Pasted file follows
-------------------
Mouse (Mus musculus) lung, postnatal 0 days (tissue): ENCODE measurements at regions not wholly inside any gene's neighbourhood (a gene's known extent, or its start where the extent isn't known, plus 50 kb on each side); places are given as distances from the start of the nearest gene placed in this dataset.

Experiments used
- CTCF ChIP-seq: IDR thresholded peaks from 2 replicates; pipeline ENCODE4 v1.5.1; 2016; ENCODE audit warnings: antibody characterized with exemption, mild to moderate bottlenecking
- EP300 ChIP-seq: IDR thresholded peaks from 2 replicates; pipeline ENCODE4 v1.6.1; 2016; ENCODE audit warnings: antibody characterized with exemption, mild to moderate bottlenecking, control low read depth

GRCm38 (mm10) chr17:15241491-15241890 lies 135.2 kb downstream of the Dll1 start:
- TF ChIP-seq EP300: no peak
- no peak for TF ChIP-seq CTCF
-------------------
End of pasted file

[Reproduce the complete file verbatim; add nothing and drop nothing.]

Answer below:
Mouse (Mus musculus) lung, postnatal 0 days (tissue): ENCODE measurements at regions not wholly inside any gene's neighbourhood (a gene's known extent, or its start where the extent isn't known, plus 50 kb on each side); places are given as distances from the start of the nearest gene placed in this dataset.

Experiments used
- CTCF ChIP-seq: IDR thresholded peaks from 2 replicates; pipeline ENCODE4 v1.5.1; 2016; ENCODE audit warnings: antibody characterized with exemption, mild to moderate bottlenecking
- EP300 ChIP-seq: IDR thresholded peaks from 2 replicates; pipeline ENCODE4 v1.6.1; 2016; ENCODE audit warnings: antibody characterized with exemption, mild to moderate bottlenecking, control low read depth

GRCm38 (mm10) chr17:15241491-15241890 lies 135.2 kb downstream of the Dll1 start:
- TF ChIP-seq EP300: no peak
- no peak for TF ChIP-seq CTCF